The reason I rejected God is that I wanted to be intellectually honest. I struggled with the idea of being objective and how I could know the truth. I saw science as objectively seeking truth and I didn’t know what to do with faith. So I lived without faith in God for most of my time in medical school and my entire OBGYN residency training. I was so busy that it didn’t make much of a difference in how I lived, or at least I didn’t think so. Not, at least, until I graduated from residency and became a staff physician at the hospital in Subic Bay, Republic of the Philippines.

During this time I realized the practice of medicine was not simply the application of science in the lives of human beings. There were nurses, technicians, and other doctors with whom I needed to interact on a personal basis. How I treated them actually affected how we were able to treat the patient and her medical condition. I found that compassion, love, forgiveness, respect, listening, caring, and empathizing were necessary components in the healing process. But these were components of healing that came from faith, not science. This is when I began my journey to understand the role of faith in my life. This is when I realized that such necessary components resided in my heart.

The problem was that I had developed a stony heart. I could make a nurse cry in a heartbeat and feel completely justified in doing so in the name of science. After all, anyone who did not do exactly as I ordered was getting in the way of the healing principles of science. But when the heart of the “healer” is hardened, the “healer” tends to wound the hearts of those around him causing more damage than his application of scientific principles can repair.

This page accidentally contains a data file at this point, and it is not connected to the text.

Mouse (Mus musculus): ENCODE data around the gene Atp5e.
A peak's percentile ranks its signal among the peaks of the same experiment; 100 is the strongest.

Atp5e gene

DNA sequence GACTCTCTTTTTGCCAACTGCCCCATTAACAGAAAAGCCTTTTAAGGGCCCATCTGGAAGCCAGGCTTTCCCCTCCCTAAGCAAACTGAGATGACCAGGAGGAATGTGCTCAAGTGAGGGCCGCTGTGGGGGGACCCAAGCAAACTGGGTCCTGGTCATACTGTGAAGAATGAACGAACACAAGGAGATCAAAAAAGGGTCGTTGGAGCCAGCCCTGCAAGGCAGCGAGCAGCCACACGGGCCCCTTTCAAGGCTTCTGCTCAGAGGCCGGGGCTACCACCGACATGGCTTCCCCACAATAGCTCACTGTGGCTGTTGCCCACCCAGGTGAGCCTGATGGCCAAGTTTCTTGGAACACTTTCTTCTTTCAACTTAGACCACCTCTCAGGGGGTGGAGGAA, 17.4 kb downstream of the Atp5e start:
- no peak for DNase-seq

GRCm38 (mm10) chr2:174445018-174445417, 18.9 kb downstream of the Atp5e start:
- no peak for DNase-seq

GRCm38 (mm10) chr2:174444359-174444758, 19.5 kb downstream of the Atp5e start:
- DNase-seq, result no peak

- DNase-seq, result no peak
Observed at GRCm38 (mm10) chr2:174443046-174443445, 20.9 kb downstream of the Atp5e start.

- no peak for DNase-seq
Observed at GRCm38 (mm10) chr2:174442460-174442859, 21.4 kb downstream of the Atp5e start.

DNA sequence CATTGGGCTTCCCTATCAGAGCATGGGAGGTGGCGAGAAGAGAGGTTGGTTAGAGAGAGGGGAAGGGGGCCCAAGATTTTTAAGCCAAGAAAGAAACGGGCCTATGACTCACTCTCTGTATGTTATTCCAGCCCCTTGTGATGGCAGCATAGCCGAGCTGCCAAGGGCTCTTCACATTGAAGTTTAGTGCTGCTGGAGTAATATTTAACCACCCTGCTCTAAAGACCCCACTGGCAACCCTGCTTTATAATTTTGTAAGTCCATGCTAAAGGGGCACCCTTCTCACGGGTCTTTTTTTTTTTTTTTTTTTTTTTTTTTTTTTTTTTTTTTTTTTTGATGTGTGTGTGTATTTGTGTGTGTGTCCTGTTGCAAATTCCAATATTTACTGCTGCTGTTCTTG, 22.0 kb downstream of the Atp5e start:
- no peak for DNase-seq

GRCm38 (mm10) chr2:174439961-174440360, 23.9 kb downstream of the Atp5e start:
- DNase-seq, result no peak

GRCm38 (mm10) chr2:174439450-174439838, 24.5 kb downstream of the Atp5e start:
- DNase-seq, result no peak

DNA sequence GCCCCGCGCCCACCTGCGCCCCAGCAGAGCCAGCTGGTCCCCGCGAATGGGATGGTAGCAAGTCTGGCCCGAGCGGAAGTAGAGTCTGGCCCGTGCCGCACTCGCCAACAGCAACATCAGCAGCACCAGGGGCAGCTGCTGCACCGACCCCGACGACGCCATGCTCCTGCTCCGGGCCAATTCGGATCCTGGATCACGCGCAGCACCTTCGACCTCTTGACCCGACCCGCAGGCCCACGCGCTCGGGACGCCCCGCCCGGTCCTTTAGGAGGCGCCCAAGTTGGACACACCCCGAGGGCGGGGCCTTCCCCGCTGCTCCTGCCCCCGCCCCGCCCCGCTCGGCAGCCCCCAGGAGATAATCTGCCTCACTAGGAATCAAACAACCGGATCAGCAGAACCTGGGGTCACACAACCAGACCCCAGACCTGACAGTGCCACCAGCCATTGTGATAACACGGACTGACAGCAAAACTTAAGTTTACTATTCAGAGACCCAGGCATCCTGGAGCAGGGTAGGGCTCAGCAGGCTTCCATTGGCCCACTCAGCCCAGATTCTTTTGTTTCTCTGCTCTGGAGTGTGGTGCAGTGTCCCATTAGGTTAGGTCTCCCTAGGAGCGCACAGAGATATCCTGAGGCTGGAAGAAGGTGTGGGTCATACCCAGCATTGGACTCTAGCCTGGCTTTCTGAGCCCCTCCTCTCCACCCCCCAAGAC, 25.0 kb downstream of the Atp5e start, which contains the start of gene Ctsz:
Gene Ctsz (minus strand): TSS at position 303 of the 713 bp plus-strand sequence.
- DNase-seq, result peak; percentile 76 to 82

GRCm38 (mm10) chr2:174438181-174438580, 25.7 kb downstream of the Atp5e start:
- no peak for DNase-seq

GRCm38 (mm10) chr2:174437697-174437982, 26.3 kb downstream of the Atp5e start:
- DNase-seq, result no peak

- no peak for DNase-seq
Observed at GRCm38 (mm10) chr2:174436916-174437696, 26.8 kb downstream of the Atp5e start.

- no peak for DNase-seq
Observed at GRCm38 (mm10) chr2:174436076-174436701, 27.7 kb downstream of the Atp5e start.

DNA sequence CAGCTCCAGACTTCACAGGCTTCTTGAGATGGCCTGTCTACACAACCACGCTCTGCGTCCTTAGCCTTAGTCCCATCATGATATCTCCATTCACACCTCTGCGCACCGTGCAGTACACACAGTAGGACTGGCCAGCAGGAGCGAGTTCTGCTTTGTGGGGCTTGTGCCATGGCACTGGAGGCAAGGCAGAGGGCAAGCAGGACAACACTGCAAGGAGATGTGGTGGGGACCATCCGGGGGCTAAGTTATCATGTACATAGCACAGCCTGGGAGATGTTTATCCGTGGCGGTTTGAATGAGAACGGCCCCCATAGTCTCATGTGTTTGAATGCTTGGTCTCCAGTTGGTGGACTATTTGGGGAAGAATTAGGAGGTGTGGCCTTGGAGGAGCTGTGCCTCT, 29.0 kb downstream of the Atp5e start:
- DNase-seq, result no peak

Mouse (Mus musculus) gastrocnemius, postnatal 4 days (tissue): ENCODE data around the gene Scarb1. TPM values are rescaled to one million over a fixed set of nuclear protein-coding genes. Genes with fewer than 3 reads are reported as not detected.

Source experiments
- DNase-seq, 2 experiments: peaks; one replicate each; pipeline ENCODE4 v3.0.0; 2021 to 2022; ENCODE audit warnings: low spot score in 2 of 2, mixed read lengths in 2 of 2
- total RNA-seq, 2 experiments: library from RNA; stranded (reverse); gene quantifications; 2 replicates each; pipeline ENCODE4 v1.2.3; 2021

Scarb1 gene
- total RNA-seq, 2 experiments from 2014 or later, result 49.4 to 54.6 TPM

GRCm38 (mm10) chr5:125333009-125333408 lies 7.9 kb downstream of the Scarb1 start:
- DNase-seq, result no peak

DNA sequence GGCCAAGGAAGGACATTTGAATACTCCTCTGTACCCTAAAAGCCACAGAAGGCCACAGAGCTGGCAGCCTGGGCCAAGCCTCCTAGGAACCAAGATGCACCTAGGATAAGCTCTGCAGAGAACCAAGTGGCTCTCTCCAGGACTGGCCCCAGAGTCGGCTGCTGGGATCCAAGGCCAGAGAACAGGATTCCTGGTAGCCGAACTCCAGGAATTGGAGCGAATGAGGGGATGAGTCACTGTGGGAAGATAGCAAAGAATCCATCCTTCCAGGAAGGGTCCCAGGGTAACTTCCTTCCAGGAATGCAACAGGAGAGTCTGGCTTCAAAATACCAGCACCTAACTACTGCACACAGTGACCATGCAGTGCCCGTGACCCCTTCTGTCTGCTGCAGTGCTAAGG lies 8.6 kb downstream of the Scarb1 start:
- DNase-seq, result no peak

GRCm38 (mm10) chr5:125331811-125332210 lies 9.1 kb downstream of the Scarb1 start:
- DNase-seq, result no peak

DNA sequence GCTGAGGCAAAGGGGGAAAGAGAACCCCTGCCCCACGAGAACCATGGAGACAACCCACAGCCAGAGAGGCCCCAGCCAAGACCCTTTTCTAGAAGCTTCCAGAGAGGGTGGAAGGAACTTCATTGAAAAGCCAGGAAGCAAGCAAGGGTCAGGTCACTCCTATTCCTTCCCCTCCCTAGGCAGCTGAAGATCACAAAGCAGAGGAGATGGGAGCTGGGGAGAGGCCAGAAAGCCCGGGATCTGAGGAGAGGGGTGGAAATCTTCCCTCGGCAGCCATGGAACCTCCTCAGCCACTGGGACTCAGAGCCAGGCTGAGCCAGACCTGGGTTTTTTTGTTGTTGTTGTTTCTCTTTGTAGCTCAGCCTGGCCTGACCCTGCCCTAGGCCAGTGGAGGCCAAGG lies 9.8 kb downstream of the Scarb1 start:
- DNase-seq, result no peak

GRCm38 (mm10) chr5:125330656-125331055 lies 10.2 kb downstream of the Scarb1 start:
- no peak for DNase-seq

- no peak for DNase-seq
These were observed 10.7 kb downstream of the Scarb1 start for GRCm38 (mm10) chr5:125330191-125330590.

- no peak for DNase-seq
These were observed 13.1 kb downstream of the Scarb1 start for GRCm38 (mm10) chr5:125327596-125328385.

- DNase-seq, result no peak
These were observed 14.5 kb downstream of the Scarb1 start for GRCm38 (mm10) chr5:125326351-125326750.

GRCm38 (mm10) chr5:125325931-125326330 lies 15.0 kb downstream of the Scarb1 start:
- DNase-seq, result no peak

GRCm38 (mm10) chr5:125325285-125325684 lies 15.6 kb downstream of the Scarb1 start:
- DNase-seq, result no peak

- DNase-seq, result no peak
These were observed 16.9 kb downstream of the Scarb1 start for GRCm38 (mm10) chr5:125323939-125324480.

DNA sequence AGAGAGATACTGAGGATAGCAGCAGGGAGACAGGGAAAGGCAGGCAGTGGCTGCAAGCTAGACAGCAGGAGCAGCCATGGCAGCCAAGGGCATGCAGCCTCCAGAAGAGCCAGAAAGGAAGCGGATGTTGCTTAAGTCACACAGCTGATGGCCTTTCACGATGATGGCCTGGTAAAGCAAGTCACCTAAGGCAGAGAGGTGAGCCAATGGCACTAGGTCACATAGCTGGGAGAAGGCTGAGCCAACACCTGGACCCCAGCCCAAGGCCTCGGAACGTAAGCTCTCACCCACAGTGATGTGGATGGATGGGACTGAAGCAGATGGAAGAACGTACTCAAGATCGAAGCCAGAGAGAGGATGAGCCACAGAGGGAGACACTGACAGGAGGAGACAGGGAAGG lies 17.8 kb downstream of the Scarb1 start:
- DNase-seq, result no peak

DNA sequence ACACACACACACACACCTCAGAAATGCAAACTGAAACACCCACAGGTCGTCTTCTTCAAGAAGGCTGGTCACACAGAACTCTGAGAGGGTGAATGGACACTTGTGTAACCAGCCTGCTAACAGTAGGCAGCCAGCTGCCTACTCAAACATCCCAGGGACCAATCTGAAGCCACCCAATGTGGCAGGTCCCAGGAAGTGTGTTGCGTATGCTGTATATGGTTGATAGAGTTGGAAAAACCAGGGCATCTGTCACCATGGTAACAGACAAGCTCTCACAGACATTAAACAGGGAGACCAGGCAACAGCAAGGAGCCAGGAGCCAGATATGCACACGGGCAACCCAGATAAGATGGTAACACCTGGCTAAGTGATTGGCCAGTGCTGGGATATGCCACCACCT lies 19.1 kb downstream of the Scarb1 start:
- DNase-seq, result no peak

Science makes the world a better place. Science saves lives. Science enhances our existence on this earth and helps us understand how things work. But it is faith that brings love, compassion, justice, and peace into our world and into our lives. Science may make life easier to live, but it is faith that makes life worth living. In Subic Bay I discovered that I could not prove the existence of God. But He proved His existence to me by changing my heart, which is where faith resides.

I still struggle with the remnants of a stony heart. There are too many days when I want my own way and my heart begins to harden. But I can feel it and see it in my interactions with others. And when I give my heart to Him, He always softens it through His Word, through the words of others, through circumstances of life, and through a growing self-awareness that comes as I focus on Him. I have found the heart to be ground zero in the battle for life and healing. I exhort you to put your faith in God. Allow Him to soften it.  But I must warn you that such faith will change your heart and change your life.